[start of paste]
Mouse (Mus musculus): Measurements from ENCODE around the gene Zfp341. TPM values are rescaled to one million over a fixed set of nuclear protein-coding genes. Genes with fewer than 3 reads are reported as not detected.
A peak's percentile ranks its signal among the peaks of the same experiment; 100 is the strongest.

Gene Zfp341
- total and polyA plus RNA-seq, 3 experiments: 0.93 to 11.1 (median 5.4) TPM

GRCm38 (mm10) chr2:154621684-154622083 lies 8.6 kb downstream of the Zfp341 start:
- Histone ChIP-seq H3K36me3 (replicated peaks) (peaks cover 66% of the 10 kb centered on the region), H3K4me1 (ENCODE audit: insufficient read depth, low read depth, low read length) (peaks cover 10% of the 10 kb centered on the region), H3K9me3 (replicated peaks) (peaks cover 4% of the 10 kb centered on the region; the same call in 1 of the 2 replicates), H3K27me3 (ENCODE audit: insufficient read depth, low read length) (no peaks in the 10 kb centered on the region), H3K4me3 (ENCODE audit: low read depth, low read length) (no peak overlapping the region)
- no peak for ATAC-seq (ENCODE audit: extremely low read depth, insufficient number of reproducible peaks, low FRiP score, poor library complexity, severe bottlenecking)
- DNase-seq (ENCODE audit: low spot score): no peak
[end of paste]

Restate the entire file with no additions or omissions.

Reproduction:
Mouse (Mus musculus): Measurements from ENCODE around the gene Zfp341. TPM values are rescaled to one million over a fixed set of nuclear protein-coding genes. Genes with fewer than 3 reads are reported as not detected.
A peak's percentile ranks its signal among the peaks of the same experiment; 100 is the strongest.

Gene Zfp341
- total and polyA plus RNA-seq, 3 experiments: 0.93 to 11.1 (median 5.4) TPM

GRCm38 (mm10) chr2:154621684-154622083 lies 8.6 kb downstream of the Zfp341 start:
- Histone ChIP-seq H3K36me3 (replicated peaks) (peaks cover 66% of the 10 kb centered on the region), H3K4me1 (ENCODE audit: insufficient read depth, low read depth, low read length) (peaks cover 10% of the 10 kb centered on the region), H3K9me3 (replicated peaks) (peaks cover 4% of the 10 kb centered on the region; the same call in 1 of the 2 replicates), H3K27me3 (ENCODE audit: insufficient read depth, low read length) (no peaks in the 10 kb centered on the region), H3K4me3 (ENCODE audit: low read depth, low read length) (no peak overlapping the region)
- no peak for ATAC-seq (ENCODE audit: extremely low read depth, insufficient number of reproducible peaks, low FRiP score, poor library complexity, severe bottlenecking)
- DNase-seq (ENCODE audit: low spot score): no peak